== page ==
Hooray! It's been one year since graduating my alma mater, and life definitely didn't go the path I expected. When I graduated, I knew I wasn't ready for the real world (none of us feel like we're ready when the time comes), but I felt having a plan would leave me better prepared than not. Most of you who are friends with me know that I like making plans, backup plans, and backups for those backup plans. So how did this past year turn out, and did I survive? Well, I definitely survived. I'm not exactly where I thought I'd be, but I know I'm where I should be. I'll explain this as we go further.
Right after graduation I worked during the summer as a resident assistant at my former college, the Academy of Art University. From May-August 2015 I was provided a room and food, and when I wasn't working I'd be sending out job applications. When the end of summer was approaching, I knew I'd have to move soon and I owned a lot of things. I started a Facebook group called "Student Garage Sale", drew up a logo to make it more official, and managed to get rid of a huge majority of my belong while giving a huge chunk for free to my old Department of Illustration; the Facebook group is still active for other students/alums to use. It felt good to get rid of things, and it helped force me to think of what was truly important to me both as an artist and person.
When mid-August came, my sister's parent-in-laws were gracious to offer me a place in my sister's grandfather-in-law's place for free. I could not have been more blessed nor appreciative. While there I continued to apply for jobs, attend interviews and art tests, work on commissions and remote work (more on that later), slowly build my portfolio, and started writing blog articles focused on motivation and informational reviews geared towards artists. I stayed there till early February, which is when I transitioned to living with my sister's parent-in-law's place. Since then nothing much changed except working at Starbucks around the end of February to present day.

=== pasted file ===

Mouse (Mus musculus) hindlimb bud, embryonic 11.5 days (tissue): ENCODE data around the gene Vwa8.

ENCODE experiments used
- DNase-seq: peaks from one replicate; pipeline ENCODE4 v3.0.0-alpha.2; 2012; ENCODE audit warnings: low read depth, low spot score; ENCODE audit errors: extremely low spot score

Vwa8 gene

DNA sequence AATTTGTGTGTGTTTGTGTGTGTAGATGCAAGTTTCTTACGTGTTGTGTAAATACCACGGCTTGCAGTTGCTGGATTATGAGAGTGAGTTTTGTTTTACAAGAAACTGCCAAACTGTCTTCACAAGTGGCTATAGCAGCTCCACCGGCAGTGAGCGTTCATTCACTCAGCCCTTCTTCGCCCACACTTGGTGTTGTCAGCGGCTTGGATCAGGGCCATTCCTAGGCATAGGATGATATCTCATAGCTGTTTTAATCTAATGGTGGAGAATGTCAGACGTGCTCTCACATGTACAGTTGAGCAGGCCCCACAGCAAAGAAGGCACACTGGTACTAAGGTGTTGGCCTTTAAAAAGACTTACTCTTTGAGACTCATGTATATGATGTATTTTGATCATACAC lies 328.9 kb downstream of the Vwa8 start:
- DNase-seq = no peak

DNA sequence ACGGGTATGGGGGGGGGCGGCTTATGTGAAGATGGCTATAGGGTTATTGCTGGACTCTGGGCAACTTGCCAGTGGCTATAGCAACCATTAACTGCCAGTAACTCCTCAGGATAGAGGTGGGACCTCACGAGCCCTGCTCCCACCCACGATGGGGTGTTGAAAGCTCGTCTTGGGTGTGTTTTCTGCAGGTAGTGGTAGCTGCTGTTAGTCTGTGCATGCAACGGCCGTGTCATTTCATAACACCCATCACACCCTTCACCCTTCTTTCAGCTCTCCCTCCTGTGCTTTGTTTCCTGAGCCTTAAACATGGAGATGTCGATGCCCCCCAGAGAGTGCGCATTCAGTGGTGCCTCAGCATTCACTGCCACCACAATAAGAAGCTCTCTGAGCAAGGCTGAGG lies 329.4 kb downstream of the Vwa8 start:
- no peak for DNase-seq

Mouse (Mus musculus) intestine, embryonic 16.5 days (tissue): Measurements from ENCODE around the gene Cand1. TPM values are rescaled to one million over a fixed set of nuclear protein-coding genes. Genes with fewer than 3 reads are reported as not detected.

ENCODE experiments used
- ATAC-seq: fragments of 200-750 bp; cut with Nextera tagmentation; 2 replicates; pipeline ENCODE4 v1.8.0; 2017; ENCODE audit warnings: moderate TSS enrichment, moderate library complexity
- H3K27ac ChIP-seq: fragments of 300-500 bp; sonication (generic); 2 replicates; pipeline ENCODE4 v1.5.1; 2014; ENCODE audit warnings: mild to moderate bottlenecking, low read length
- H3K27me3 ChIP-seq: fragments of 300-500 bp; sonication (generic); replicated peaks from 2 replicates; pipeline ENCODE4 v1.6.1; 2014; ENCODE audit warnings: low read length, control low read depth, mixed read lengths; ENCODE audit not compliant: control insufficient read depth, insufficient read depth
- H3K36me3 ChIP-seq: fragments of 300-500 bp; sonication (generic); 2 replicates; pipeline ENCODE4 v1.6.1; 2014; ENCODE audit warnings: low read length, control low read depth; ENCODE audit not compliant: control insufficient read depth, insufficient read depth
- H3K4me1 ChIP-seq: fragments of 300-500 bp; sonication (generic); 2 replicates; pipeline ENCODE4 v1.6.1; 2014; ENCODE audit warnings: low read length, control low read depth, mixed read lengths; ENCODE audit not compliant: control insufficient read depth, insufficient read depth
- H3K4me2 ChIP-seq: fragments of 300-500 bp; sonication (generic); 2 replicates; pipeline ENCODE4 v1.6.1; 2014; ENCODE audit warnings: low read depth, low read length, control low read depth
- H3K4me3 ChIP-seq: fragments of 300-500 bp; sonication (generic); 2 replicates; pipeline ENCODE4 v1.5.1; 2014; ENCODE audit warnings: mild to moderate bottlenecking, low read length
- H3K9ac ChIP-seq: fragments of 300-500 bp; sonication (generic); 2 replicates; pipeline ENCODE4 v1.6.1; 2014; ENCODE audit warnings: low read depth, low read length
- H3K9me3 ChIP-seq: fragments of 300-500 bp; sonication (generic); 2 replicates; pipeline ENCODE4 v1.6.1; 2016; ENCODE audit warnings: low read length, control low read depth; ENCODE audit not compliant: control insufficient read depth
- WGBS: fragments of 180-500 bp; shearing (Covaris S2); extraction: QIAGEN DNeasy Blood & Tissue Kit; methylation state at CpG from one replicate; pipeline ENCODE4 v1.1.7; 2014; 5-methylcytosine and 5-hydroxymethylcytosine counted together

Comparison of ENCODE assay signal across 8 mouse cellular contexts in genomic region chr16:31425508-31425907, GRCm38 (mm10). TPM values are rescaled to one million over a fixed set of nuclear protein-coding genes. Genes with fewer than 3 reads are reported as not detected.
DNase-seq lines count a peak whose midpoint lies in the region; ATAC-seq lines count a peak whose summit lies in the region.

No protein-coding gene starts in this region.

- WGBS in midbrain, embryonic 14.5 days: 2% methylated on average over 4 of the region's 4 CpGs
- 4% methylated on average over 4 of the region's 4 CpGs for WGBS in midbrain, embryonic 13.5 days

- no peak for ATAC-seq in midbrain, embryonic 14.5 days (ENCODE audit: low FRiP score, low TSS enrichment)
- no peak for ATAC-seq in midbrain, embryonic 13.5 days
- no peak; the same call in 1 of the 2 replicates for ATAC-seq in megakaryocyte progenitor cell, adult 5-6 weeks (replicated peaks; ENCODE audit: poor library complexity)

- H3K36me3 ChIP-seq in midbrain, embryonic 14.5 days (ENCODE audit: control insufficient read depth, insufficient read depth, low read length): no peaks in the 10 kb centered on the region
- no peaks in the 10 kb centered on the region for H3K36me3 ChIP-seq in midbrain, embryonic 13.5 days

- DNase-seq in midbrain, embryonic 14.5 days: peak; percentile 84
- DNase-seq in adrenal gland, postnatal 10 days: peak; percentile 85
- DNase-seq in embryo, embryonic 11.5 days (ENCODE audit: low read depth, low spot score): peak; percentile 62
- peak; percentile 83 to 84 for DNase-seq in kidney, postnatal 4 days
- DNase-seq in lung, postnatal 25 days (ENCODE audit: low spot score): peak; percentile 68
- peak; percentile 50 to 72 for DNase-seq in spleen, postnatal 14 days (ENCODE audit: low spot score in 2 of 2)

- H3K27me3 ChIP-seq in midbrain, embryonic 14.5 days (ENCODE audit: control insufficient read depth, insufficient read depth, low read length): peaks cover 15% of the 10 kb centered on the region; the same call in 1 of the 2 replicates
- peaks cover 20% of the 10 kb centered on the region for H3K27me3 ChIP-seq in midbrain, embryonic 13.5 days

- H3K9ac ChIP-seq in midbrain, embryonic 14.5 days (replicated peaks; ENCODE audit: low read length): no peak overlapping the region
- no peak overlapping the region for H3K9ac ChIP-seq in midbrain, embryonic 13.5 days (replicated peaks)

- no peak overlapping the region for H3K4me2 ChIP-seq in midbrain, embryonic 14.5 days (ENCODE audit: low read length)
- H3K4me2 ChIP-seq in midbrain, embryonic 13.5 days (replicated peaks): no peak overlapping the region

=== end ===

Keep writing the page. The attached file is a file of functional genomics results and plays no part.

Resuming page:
It's amazing how much can happen in a year, and how much rejection and motivation can impact you as a person. I've easily applied to over 150 jobs, was told on numerous occasions how I "should" be working in the industry both throughout my school years from mentors and professionals, and "you're not getting the job because of reasons A or B; let me fix you." The feeling of impostor syndrome was never more pronounced than this past year; and I'm grateful for it. It has helped me to accept new opportunities, be open to changes that may feel scary or uncertain, and to always remember that you won't know all the answers for everything and that's okay.
I'm humbled to say I've experienced a lot, and have grown to understand the hiring process from companies in a huge variety of perspectives. I've applied to big companies, start-ups, companies focused on animation, video games, mobile games, tutoring, web design, card games, and so forth. Below I've listed the majority of my experiences; there is a chance I'm forgetting a handful of experiences and outcomes here and there so I do apologize for not providing everything:
- A successful company offered a great gig at the expense that I would have to pay to have the gig.
- A successful company offered a great gig, but I priced myself too high and lost the gig (I learned there is a difference between freelance and company employed salary wages; and more importantly I learned you don't have to feel pressured to guess your wage on the spot).
- A company offered me a lead artist position saying they're impressed with my resume and portfolio, then asks me for my portfolio and resume, and ultimately tell me the job is not available and to please consider other avenues.